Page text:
It was during my homework task of matching up songs to the scenes we wanted to represent on stage when something quite unexpected took place. I had just finalized our song selection for the cyber-bullying scene and hadn't pressed pause in time when YouTube automatically switched over and continued with Linkin Park songs. I was presented with Chester Bennington posing a direct question to his audience: "who cares if one more light goes out?" I literally stopped everything I was doing and allowed the music to wash over me. It was hauntingly beautiful and so overwhelmingly sad because it was like he was singing the words of the song to himself. My mind was playing a game of "join the dots" when I realised that we could easily pose this question to our audience after saying out aloud, on a public platform, the words those brave students had written directly to their bullies. The result on stage was a moment that caused a silence that was only punctuated by quiet sniffles and many uncomfortable shifts in seats: we had touched a nerve.

Just a few stills showing the variety of situations, circumstances and snapshots of what bullying looks like. It is a many-headed beast that teachers and parents alike may battle to understand because of how far society has developed along the lines of technology and the abuse thereof. There is always someone listening... but are you an upstander... or a bystander?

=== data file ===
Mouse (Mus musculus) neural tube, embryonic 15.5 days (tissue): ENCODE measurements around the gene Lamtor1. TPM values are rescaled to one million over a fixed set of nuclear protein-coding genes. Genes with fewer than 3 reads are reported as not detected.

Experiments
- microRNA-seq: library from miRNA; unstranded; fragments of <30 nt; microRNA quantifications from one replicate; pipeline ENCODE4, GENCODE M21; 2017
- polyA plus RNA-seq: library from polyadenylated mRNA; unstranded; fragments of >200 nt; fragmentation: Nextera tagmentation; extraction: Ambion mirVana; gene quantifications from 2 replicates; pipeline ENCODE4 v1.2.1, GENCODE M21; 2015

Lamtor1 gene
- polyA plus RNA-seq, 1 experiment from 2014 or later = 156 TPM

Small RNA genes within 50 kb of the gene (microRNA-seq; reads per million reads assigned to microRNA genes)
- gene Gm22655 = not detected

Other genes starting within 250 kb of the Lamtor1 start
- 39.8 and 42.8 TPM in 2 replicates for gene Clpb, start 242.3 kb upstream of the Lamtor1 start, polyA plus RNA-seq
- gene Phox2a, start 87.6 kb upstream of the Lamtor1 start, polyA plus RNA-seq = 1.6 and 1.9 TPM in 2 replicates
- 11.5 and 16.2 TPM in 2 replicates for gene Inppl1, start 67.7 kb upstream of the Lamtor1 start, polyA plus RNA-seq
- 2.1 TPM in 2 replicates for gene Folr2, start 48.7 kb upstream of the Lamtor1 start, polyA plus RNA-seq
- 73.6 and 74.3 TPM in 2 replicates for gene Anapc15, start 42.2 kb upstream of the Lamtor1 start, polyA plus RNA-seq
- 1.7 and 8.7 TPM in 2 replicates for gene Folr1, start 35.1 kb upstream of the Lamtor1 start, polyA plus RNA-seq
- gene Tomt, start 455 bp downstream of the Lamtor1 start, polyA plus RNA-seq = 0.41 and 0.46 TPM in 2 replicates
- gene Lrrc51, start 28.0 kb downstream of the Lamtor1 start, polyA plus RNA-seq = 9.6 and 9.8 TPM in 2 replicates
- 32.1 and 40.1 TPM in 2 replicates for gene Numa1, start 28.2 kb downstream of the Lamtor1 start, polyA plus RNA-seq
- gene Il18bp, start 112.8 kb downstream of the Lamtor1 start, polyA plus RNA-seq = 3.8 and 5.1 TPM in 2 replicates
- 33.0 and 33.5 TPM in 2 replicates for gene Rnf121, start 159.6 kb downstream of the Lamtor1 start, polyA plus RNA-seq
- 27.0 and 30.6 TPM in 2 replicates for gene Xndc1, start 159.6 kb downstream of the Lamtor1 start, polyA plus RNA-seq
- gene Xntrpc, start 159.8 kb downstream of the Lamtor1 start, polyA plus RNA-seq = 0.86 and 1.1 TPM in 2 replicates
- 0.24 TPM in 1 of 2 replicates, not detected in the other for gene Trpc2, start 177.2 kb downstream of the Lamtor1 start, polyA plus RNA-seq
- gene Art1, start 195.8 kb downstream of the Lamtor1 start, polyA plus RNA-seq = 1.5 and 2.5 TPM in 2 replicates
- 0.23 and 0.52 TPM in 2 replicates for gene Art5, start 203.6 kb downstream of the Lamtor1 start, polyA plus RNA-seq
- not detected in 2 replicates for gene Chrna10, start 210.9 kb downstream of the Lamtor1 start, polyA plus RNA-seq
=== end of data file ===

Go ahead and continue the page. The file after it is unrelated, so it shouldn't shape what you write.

It was those torn slips of paper from the start of our process that provided us with a full-circle moment in our final performance on stage. Our aim was never to change the world... but if we had the chance to change the world of one or two people sitting in our audience... well, then we'd done something against the seemingly worsening tide of bullying. If a bully takes a moment to stop themselves from bullying then we've made a difference. If a bully takes a moment after the act of bullying to reflect on their actions and feel guilty, we've made a difference. If a victim realizes that they are not alone and there are strong voices united in support of them in what sometimes feels like a ceaseless issue, then we've made a difference. And if a victim understands that someone out there does care if another light, their light, goes out, then we've made a difference. And perhaps those little differences will add up to make all the difference in the world...


© Lauren Noble for Collab Company via 'Idiosyncrasies and Other Tendencies' | 2018